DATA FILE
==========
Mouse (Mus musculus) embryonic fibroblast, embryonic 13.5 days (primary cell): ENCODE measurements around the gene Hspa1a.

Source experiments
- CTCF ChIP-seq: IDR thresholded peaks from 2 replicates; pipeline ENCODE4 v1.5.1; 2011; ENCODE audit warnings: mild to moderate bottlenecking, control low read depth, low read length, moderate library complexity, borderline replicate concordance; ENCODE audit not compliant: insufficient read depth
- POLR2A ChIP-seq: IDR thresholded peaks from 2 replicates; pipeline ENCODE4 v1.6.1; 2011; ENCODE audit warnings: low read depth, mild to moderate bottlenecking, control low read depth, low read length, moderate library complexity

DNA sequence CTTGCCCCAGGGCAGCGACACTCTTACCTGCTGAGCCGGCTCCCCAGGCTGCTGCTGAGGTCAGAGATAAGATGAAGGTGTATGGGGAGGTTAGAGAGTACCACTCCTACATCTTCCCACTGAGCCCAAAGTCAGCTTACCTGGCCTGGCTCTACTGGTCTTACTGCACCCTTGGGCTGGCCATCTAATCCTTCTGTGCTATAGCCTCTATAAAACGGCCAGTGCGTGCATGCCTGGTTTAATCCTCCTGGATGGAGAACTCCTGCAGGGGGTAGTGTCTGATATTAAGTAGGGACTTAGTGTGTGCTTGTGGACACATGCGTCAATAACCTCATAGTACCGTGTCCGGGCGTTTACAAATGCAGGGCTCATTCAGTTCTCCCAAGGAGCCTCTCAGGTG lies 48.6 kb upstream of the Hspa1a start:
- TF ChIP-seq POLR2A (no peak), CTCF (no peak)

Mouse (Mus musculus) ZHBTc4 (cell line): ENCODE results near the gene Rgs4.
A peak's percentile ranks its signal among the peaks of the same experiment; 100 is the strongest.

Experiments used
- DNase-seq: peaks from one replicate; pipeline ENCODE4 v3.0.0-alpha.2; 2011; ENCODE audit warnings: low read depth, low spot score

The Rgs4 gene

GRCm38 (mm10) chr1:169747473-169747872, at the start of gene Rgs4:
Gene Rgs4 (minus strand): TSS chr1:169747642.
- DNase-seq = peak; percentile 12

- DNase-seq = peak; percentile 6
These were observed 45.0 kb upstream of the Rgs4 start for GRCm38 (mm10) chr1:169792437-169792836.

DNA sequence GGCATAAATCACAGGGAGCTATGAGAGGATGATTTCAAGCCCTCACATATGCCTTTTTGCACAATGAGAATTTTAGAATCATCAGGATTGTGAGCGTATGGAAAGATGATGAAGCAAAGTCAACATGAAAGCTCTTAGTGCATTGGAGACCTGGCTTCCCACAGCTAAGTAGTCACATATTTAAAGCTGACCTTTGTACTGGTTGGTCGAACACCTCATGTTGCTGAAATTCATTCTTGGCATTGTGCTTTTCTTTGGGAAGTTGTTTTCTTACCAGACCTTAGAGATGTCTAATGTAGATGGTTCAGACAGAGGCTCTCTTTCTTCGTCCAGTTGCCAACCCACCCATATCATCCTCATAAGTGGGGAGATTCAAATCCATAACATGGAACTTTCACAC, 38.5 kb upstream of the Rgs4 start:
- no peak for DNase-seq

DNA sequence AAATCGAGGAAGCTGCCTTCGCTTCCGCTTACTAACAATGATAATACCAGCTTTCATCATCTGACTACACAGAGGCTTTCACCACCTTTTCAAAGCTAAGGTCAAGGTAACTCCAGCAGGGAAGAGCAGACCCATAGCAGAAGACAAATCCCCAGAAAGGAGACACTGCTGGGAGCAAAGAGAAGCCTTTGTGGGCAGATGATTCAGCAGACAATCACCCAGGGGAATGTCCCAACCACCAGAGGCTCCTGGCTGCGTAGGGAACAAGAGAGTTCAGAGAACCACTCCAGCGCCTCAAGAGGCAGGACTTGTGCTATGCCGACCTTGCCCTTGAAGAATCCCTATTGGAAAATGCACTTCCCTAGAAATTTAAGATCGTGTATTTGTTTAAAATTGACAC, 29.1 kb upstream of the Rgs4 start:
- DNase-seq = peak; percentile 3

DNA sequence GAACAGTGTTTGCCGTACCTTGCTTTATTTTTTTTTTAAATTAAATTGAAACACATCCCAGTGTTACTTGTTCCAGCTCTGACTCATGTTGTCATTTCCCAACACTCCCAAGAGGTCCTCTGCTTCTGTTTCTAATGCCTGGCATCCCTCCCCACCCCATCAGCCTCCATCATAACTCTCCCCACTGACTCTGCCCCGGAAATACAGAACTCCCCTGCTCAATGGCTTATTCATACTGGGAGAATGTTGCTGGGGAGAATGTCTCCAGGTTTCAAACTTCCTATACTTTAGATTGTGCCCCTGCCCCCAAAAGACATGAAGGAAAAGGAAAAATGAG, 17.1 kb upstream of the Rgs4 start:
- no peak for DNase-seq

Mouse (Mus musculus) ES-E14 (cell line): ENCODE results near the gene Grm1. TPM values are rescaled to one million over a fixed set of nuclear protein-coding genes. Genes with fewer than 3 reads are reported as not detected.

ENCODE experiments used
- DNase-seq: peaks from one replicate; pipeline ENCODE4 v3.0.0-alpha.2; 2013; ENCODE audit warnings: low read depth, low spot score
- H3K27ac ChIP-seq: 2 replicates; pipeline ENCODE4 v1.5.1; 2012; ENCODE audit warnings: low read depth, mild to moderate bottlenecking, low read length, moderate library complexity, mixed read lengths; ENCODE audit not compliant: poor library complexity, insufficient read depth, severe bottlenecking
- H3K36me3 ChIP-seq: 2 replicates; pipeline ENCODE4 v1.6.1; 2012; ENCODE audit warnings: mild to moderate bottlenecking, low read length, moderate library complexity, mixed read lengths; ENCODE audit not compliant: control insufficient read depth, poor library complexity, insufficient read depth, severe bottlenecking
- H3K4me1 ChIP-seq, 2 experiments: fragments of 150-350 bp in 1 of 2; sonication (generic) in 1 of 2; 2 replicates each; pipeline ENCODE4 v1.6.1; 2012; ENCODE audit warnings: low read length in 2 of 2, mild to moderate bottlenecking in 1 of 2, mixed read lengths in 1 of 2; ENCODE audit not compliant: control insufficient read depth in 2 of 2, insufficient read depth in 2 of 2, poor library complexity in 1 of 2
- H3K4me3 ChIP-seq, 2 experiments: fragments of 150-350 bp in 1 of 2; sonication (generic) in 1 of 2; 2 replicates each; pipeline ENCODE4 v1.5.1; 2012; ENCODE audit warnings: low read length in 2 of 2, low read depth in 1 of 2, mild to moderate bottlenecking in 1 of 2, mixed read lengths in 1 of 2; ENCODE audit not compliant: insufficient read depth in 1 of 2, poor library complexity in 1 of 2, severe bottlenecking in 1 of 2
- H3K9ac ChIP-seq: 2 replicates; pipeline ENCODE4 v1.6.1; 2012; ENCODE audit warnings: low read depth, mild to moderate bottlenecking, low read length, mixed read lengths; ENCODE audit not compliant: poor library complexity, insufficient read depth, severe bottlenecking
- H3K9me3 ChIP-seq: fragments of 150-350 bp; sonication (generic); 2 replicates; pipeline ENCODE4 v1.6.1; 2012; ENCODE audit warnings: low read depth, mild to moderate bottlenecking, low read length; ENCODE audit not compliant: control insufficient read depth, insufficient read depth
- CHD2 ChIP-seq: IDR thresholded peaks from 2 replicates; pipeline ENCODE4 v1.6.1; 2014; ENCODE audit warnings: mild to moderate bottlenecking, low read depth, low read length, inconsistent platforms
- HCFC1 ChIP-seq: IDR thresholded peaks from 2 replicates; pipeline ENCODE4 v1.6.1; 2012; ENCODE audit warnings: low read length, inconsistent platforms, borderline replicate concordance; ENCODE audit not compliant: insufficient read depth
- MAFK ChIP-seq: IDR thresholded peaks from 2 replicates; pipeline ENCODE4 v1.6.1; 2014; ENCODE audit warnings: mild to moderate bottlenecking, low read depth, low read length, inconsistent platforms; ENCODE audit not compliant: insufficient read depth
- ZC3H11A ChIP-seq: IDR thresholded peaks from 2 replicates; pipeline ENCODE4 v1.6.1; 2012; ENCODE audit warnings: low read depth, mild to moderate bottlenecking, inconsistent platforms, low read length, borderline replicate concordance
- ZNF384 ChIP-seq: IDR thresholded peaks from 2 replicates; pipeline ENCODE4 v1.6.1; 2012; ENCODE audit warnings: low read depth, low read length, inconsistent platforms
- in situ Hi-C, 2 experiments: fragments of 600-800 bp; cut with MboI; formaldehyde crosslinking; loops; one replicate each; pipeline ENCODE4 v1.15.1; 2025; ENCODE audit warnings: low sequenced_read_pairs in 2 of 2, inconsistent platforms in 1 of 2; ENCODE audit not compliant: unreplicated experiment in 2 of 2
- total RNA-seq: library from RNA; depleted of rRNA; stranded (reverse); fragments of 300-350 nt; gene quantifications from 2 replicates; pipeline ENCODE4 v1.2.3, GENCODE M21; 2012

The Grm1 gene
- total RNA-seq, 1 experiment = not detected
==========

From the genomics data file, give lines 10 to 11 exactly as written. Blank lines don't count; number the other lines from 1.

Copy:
- DNase-seq: peaks from one replicate; pipeline ENCODE4 v3.0.0-alpha.2; 2011; ENCODE audit warnings: low read depth, low spot score

The Rgs4 gene